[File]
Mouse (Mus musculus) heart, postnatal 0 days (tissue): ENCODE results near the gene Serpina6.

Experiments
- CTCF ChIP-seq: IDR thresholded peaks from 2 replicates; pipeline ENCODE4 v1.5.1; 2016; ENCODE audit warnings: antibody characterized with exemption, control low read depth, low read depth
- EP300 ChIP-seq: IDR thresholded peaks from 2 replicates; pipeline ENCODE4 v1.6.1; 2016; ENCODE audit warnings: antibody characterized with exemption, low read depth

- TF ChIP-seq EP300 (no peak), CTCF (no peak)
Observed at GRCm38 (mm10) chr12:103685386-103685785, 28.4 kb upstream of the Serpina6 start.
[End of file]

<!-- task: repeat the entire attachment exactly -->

Mouse (Mus musculus) heart, postnatal 0 days (tissue): ENCODE results near the gene Serpina6.

Experiments
- CTCF ChIP-seq: IDR thresholded peaks from 2 replicates; pipeline ENCODE4 v1.5.1; 2016; ENCODE audit warnings: antibody characterized with exemption, control low read depth, low read depth
- EP300 ChIP-seq: IDR thresholded peaks from 2 replicates; pipeline ENCODE4 v1.6.1; 2016; ENCODE audit warnings: antibody characterized with exemption, low read depth

- TF ChIP-seq EP300 (no peak), CTCF (no peak)
Observed at GRCm38 (mm10) chr12:103685386-103685785, 28.4 kb upstream of the Serpina6 start.